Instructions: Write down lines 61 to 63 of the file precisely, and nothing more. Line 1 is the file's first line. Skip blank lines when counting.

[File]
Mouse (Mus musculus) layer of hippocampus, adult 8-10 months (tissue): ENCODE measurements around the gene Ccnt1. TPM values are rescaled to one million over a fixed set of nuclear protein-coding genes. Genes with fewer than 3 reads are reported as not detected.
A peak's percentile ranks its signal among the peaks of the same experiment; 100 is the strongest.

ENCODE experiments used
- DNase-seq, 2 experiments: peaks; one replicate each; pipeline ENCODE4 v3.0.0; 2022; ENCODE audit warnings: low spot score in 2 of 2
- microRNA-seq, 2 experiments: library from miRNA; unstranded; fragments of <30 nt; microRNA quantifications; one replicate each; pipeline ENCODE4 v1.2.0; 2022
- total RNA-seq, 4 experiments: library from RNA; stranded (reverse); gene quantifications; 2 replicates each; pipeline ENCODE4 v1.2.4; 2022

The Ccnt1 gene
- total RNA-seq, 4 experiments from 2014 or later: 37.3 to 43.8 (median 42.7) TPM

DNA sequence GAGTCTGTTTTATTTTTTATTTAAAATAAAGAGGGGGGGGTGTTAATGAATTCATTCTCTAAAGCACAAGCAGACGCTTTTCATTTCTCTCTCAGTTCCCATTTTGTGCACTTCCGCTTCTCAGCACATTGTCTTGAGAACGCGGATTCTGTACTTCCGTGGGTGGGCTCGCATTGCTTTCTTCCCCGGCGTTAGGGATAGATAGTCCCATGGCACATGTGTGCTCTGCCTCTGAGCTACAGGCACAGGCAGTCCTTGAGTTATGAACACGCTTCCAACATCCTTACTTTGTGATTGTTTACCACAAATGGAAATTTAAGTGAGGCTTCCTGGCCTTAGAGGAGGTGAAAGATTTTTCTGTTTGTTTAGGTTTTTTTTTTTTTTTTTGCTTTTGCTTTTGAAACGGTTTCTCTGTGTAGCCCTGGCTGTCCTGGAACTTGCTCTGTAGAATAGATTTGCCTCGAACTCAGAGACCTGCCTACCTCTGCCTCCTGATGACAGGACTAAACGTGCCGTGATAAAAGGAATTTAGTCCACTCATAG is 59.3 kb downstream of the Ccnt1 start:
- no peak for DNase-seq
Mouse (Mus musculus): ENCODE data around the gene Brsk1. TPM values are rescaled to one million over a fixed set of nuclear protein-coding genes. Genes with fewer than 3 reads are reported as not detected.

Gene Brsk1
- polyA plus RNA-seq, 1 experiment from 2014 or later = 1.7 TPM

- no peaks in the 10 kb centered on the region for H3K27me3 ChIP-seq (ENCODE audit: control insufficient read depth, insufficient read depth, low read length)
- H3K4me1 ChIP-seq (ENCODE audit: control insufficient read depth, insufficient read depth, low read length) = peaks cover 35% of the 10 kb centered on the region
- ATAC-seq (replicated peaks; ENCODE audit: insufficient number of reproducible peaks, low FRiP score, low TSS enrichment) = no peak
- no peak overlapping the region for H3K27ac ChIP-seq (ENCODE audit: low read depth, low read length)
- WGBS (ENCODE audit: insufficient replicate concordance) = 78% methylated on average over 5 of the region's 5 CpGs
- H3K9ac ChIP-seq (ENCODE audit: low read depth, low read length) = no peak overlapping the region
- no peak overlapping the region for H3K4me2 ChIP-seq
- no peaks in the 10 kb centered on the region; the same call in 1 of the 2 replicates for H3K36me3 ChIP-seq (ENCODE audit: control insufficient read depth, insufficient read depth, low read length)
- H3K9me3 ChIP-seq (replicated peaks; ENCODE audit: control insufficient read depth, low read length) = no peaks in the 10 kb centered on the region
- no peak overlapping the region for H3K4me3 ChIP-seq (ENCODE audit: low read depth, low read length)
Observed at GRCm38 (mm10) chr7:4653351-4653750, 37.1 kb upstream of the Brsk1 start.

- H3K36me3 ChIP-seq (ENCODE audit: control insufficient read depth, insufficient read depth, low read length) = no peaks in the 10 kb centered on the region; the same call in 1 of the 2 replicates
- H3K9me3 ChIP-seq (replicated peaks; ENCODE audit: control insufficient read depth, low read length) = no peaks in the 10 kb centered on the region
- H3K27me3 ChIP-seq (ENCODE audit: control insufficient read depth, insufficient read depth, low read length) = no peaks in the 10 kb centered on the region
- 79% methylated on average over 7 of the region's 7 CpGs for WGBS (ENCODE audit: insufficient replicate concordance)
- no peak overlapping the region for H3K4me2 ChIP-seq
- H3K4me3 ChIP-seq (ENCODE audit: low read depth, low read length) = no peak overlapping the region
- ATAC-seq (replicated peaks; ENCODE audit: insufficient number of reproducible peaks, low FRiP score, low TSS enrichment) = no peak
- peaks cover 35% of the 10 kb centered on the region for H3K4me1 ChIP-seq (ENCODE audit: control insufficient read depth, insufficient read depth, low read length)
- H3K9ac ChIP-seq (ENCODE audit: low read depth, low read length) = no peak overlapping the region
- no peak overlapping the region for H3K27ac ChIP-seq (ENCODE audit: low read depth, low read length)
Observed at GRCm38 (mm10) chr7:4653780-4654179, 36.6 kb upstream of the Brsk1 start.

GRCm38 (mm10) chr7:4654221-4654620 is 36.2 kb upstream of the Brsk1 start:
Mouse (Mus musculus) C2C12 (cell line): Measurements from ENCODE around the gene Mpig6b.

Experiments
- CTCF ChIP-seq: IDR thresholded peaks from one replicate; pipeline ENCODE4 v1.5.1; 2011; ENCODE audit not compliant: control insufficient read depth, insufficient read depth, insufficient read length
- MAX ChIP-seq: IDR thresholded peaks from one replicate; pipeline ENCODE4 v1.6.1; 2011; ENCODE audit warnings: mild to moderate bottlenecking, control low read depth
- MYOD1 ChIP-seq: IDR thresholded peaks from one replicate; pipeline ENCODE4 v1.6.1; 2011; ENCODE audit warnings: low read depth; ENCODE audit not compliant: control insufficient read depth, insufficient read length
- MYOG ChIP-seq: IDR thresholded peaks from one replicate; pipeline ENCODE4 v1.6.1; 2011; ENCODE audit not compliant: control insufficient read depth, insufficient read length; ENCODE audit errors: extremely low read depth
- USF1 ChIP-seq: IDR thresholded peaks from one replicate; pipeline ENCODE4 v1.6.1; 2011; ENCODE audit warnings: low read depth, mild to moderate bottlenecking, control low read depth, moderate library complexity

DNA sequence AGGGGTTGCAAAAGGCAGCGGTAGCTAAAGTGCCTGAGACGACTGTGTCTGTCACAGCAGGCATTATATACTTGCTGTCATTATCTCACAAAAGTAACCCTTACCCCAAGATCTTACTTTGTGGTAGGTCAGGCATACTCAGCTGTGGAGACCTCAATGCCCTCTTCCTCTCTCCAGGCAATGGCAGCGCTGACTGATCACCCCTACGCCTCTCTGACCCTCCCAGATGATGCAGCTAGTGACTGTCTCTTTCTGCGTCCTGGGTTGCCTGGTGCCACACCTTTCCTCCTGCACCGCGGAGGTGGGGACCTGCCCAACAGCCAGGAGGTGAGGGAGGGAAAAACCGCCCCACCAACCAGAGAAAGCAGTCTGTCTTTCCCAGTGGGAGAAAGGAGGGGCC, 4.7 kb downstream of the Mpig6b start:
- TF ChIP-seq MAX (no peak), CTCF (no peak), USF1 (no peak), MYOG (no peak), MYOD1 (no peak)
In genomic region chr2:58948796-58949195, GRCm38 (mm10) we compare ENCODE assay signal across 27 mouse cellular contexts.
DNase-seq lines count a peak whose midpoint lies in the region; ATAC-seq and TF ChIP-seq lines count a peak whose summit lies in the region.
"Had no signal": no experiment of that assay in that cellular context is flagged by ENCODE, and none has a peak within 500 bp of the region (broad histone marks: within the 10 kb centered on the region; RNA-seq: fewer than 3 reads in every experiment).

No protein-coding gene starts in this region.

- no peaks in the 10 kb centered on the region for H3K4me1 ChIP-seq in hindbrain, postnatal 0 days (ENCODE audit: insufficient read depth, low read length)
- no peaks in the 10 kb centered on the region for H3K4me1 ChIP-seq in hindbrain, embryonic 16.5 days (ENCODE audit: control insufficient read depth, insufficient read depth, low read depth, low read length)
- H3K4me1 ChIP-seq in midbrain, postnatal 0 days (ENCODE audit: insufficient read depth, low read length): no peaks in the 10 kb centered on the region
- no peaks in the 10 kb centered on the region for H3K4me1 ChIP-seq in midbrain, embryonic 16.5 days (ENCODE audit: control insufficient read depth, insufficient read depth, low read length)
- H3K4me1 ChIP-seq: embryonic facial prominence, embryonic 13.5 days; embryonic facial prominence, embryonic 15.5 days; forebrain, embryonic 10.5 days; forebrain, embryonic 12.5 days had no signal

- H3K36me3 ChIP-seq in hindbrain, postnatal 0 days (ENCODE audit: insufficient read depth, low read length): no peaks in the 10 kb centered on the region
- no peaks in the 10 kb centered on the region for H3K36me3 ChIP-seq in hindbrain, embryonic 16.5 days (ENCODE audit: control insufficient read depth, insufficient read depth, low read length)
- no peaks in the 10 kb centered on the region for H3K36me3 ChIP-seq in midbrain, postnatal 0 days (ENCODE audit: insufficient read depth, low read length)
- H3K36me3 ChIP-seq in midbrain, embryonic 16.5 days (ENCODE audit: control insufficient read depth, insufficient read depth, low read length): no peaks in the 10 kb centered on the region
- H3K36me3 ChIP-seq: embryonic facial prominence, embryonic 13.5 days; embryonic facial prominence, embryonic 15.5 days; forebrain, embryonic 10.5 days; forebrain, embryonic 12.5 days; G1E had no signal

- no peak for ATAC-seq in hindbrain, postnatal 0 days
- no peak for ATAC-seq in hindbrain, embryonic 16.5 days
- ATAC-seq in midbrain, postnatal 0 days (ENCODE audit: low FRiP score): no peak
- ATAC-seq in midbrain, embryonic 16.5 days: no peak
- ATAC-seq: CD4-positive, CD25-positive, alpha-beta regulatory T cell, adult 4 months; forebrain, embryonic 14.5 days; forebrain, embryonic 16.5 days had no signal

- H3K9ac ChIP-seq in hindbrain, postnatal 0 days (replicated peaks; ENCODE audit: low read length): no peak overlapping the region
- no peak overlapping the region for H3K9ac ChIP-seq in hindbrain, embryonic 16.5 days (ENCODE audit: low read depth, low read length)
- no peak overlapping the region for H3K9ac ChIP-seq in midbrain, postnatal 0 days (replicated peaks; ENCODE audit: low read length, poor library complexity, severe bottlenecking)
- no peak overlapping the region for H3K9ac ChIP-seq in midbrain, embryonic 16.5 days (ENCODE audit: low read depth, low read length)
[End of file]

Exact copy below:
- no peak for ATAC-seq in hindbrain, embryonic 16.5 days
- ATAC-seq in midbrain, postnatal 0 days (ENCODE audit: low FRiP score): no peak
- ATAC-seq in midbrain, embryonic 16.5 days: no peak